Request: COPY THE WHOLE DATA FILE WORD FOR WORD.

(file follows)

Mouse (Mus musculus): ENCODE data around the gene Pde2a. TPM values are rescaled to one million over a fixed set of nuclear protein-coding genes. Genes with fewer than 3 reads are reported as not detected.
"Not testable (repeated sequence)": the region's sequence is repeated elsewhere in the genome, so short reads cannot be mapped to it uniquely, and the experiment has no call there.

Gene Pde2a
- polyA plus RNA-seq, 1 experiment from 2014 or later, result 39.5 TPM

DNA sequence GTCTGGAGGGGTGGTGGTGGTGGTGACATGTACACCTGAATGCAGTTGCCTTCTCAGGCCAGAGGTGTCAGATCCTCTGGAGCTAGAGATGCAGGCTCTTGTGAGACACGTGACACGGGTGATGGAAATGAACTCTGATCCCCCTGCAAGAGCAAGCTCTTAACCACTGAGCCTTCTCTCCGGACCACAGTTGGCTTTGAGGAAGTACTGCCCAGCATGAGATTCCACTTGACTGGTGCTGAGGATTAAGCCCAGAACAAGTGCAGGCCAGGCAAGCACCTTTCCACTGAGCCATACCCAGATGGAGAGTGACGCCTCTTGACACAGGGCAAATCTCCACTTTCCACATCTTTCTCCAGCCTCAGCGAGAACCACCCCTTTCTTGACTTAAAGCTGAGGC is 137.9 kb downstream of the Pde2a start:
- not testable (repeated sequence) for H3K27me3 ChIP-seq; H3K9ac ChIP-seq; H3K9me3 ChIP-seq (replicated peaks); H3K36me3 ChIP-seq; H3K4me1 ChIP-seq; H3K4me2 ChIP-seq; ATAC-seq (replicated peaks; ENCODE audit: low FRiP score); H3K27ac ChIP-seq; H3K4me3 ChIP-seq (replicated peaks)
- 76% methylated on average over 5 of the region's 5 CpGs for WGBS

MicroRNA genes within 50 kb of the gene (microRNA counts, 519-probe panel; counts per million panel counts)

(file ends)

Mouse (Mus musculus): ENCODE data around the gene Pde2a. TPM values are rescaled to one million over a fixed set of nuclear protein-coding genes. Genes with fewer than 3 reads are reported as not detected.
"Not testable (repeated sequence)": the region's sequence is repeated elsewhere in the genome, so short reads cannot be mapped to it uniquely, and the experiment has no call there.

Gene Pde2a
- polyA plus RNA-seq, 1 experiment from 2014 or later, result 39.5 TPM

DNA sequence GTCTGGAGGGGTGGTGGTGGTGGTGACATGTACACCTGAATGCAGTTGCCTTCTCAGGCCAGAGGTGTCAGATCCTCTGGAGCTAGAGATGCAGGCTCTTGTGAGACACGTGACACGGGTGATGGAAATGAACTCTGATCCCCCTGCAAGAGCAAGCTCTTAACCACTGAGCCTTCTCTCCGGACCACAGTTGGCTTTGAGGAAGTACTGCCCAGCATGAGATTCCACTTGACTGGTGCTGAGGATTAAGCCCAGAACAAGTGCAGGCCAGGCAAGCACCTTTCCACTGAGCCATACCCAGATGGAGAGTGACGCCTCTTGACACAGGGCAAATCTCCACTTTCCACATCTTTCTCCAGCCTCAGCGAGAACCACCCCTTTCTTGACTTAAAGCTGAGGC is 137.9 kb downstream of the Pde2a start:
- not testable (repeated sequence) for H3K27me3 ChIP-seq; H3K9ac ChIP-seq; H3K9me3 ChIP-seq (replicated peaks); H3K36me3 ChIP-seq; H3K4me1 ChIP-seq; H3K4me2 ChIP-seq; ATAC-seq (replicated peaks; ENCODE audit: low FRiP score); H3K27ac ChIP-seq; H3K4me3 ChIP-seq (replicated peaks)
- 76% methylated on average over 5 of the region's 5 CpGs for WGBS

MicroRNA genes within 50 kb of the gene (microRNA counts, 519-probe panel; counts per million panel counts)